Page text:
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The best free agents left

The top free agents are all off the board, but there are still some decent values left for teams who have holes.

MLB: ALCS-Cleveland Indians at Toronto Blue Jays John E. Sokolowski-USA TODAY Sports

We have entered some kind of phantom zone of the offseason, where nothing is happening, save the stray signing of Colby Rasmus by the Rays earlier today. So let’s take a moment to look at the best players left on the free agent market at every position, and why they’re still stuck.

If your GM is still shopping at this point, it must feel like they’re at the second day of a garage sale, after it’s been picked over and the good stuff is all gone. Still, there are some useful guys out there, though none that are likely to be stars in 2017.

Catcher - Kurt Suzuki

In three years in Minnesota, Suzuki hit .263/.316/.364 with 16 homers, which is an 88 OPS+, and is pretty good for a catcher. When you limit his playing time to keep him fresh, he responds with a pretty ok offensive performance. You’d think that would be in demand, but Suzuki’s defensive skills are very much in question in an era where pitch framing is highly valued. He’s unlikely to get more than a one-year deal, perhaps back in Oakland or in Colorado.

First Base - Mike Napoli

Napoli hit more than 30 homers last year for the AL Champs. A return to Cleveland was effectively blocked by the Tribe’s acquisition of Edwin Encarnacion. At this point, he’s a Chris Carter-type with more patience and better defense, and at 35 he is likely to have to settle for another one-year contract. He was last connected with the Rangers in late December, but there hasn’t been a peep in the last week and a half.

Second Base - Chase Utley

Utley, who hit .252/.319/.396 last year, is a shadow of his former self, especially in a league where the offensive output of second basemen has skyrocketed. It’s really hard to see a fit out there for him right now, unless he’s willing to serve as a backup. But, even then, with 13 man pitching staffs and his inability to handle shortstop, he’s an imperfect utility guy.

Shortstop - Daniel Descalso

This speaks to how utterly bereft the shortstop market was and is this offseason. Descalso had a surprisingly good 2016 as a utility guy in Colorado. He’s likely to find a one- or two-year deal in the same role somewhere.

Third Base - Luis Valbuena

Valbuena’s weird career path has stalled somewhat this offseason. In two years in Houston, he slugged 38 homers and hit .238/.329/.446 and seemed to establish himself comfortably as a two-win player. In a just world, he would have signed somewhere by now, but the third base market has stalled for the second straight year, and tweeners like Valbuena are getting squeezed. He could be a valuable corners-only utility player who gets deployed against righties.

Left Field - Michael Saunders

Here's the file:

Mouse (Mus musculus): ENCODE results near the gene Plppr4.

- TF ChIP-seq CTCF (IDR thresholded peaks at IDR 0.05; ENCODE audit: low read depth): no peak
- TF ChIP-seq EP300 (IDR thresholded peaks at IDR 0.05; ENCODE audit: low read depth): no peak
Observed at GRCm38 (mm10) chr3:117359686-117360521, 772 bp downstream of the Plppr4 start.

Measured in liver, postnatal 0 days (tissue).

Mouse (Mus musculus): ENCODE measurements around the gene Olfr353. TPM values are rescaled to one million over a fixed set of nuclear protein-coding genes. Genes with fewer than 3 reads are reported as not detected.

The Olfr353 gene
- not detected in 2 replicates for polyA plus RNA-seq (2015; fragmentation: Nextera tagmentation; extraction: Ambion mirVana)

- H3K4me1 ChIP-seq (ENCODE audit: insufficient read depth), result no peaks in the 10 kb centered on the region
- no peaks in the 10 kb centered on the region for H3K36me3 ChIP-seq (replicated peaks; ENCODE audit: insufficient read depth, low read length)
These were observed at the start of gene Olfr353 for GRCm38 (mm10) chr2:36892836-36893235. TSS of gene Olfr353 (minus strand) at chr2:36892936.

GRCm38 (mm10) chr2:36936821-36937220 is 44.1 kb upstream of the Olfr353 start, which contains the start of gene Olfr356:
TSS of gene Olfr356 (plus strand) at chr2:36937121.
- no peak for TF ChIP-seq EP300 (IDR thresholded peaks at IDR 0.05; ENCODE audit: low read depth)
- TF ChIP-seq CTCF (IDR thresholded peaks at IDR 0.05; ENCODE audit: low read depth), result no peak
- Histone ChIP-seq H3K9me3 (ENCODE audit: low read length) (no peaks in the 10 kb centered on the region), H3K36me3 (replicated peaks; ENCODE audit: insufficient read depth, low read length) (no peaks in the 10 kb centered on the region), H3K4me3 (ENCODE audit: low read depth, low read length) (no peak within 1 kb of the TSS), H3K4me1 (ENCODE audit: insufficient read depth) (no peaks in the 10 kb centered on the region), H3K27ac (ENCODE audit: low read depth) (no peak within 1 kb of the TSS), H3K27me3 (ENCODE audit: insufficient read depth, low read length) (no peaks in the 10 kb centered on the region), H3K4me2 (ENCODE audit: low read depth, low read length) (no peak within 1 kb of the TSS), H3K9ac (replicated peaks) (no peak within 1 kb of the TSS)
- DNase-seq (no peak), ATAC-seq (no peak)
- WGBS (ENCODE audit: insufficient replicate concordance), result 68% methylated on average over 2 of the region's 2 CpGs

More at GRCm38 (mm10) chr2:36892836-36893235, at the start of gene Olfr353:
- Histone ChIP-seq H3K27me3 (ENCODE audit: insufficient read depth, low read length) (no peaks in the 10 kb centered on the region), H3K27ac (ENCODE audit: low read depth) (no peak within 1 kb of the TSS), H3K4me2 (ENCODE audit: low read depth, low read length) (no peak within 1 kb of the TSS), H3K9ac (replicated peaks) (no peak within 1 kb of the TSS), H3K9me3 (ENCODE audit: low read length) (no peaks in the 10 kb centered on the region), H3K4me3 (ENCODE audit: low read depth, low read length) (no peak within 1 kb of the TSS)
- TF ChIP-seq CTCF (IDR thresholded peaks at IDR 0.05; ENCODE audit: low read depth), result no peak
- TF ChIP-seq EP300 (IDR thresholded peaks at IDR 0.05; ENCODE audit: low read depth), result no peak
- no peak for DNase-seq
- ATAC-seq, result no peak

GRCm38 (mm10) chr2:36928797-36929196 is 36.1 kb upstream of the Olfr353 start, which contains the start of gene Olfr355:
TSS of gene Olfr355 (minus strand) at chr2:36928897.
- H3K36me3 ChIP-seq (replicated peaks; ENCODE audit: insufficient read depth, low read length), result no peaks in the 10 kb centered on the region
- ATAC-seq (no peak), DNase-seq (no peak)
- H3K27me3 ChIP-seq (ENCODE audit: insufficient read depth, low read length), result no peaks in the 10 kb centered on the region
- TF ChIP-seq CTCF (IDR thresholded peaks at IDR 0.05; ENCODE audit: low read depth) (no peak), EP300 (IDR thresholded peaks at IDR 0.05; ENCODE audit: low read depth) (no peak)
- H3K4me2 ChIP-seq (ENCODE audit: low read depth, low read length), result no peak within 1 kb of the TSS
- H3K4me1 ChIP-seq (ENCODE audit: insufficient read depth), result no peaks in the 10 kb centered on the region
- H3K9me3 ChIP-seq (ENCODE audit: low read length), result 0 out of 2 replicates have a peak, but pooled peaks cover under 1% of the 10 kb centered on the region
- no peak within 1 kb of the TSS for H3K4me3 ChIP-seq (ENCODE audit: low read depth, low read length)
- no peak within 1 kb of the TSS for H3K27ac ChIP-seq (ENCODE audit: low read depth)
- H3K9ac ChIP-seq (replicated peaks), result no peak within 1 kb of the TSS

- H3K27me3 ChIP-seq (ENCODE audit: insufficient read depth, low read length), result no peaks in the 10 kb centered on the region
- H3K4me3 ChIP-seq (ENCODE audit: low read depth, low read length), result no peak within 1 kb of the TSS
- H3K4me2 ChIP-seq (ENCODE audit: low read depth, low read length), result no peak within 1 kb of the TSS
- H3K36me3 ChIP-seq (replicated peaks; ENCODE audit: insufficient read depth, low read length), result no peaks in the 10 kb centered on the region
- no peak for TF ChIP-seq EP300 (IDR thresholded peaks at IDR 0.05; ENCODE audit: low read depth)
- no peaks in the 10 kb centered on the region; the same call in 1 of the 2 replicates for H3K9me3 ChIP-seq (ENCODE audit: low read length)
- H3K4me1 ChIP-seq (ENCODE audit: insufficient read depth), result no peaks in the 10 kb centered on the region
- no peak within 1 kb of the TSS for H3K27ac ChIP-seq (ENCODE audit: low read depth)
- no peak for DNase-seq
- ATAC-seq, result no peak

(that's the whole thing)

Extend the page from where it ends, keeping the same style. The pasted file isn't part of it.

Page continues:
A strong start (.298/.372/.551 and 16 homers in the first half) propelled Saunders to the All Star Game in 2016, but his dismal (.178/.282/.357) second half and lengthy injury history is likely scaring teams away from a long commitment. Toronto and Baltimore are still the most likely landing spots for him, and he’s going to start on opening day.

Center Field - Angel Pagan

The center field market has been picked almost clean, with Pagan really the best option still out there. He’s got a league-average bat, but his defensive skills have atrophied to the point where he’s likely stretched in center. Only the really desperate, like the Tigers, should view him as an option there.

Right Field - Jose Bautista

Whoever signs Joey Bats is going to lose a draft pick, which is definitely dragging down the market of the 36 year old, who missed time with injuries in 2016. His declining health and defense are particularly worrisome, but he likely will wind up in Toronto or Baltimore when the dust settles. Still, I think we’re all rooting for him to be a Ranger.

Designated Hitter - Mark Trumbo

Am I cheating? I’m probably cheating. Trumbo played right field for most of 2016. But he played it like a DH. Power is really Trumbo’s only plus skill, but it’s a great one to have. With a return to Baltimore seeming unlikely, it’s looking more and more like someone’s going to get a relative bargain. But they will have to surrender a draft choice for it.

Starting Pitcher - Jason Hammel

We thought the Cubs did Hammel a solid and let him become a free agent at the end of 2016, but he’s barely gotten a nibble. He’s a league average starter who has made 90 starts over the last three years and we haven’t seen a drop in velocity, so it’s a little unclear what the hold-up is. There’s a report that no one wants to go more than a year for him, which seems ridiculous. Someone is going to pony up that second year and get a hell of a deal.

Relief Pitcher - Joe Blanton

God help us, nobody expected this, but Blanton has effectively remade himself into a reliever over the last two years and is one of the last really good relievers left standing, depending on how you feel about Neftali Feliz. Now that all the big players are off the board, Blanton’s market should really start to heat up, and he should merit a multi-year deal somewhere shy of what Ryan Madson got last year.